During then President Hu Jintao’s visit to Daping Village at the Spring Festival of 2007, 72-year-old Ran Zhigong presented him with a basket of potatoes, saying, “We cherish these humble potatoes as if they were golden eggs. Every villager can earn RMB 1,200 annually from growing them. They have lifted local residents out of poverty.”


China’s Potato Capital

After years’ development, the Dingxi Potato plantation scale has steadily enlarged and the industrial structure also significantly improved. A complete industry chain has formed, including fine breed research and development, production, processing, storage, and marketing.

At the same time, Dingxi has set its eyes on the international market. After in-depth market research, the local government realized that the potato, the world’s fourth largest food crop, has a huge demand worldwide. In the past two decades, China has retained the title of the world’s largest potato producing nation. In 2012, the export and import volume of China’s potatoes reached US $187 million and US $191 million respectively, with a trade deficit of nearly US $4 million.

In 2014, Dingxi City started to upgrade the potato industry, vigorously pushing forward standardized production in order to establish the “Dingxi Potato” brand. The region’s potato plantation areas have been stabilized at more than three million mu (200,100 hectares), among which 1.3 million mu (86,710 hectares) are fine breeds. Total output stands at more than five million tons, and the production of fine starch and other processed products totals 450,000 tons. The year 2013 witnessed a new high in total output value of RMB 10.5 billion. Potatoes contributed as high as 21 percent to the annual income of local farmers.

Today, Dingxi is China’s largest virus-free potato breed production base, a national commercial potato production base, and a potato processing base. It is also one of the three concentrated potato production areas nationwide.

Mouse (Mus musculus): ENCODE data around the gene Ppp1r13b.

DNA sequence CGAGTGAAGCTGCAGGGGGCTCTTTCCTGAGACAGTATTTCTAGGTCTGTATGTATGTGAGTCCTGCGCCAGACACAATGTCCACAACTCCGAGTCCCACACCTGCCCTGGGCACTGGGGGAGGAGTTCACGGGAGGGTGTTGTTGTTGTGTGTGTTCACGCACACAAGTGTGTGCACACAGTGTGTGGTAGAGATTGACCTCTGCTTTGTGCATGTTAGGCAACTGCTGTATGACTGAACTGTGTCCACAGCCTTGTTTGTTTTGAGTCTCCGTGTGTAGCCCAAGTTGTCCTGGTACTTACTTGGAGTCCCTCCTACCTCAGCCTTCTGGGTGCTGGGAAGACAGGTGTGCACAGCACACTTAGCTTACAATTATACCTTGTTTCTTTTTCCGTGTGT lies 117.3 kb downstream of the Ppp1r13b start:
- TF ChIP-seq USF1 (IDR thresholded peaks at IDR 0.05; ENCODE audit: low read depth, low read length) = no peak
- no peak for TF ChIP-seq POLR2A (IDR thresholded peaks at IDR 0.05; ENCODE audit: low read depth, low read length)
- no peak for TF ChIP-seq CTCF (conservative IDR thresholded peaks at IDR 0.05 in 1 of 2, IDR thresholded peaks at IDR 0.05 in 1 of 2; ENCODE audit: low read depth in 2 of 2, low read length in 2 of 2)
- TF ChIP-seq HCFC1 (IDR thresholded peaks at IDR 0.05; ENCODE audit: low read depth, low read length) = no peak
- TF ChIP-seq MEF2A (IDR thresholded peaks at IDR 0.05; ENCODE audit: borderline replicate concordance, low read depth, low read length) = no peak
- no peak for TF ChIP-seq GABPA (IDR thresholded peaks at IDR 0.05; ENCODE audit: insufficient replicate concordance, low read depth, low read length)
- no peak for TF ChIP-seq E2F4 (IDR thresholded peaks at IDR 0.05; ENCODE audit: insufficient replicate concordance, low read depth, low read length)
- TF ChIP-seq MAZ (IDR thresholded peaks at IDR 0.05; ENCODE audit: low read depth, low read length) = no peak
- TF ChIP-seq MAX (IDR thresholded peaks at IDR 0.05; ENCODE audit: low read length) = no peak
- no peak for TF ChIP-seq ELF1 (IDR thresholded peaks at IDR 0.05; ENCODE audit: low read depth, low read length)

In Dingxi, there is now a popular saying, “small potato, big industry, great impact.”


Transformation towards the Global Market

 “Farmers keep one third of their potatoes, one third is sold on the market for consumption, and the remaining third is processed into potato products such as modified starch,” said Hu Hanmin, deputy head of Anding District’s seed management station, who has more than 20 years of experience in potato seed cultivation.

Every seven tons of Dingxi potatos can be processed into one ton of refined starch, at a doubled value of RMB 4,000. Refined starch can then be changed into modified starch, so doubling the value once more. Deep processing technology has thus dramatically changed the traditional concept of the humble crop.

Gansu Jupeng Food Co., Ltd., founded in 1999, is a company that produces potatoes and processes fresh tubers into such side products as chips. Potatoes are transported on conveyor belts inside the company’s processing workshops. Whole potatoes are first mechanically tossed and rinsed in water. They are then peeled and shredded to produce chips and other products for fast food chains such as MacDonald’s. In 2014, the company registered total sales of more than RMB 90 million. It exported potato products to countries such as the United States, the EU countries, the United Arab Emirates, Sudan and Amman, bringing in total export revenue exceeding US $10 million.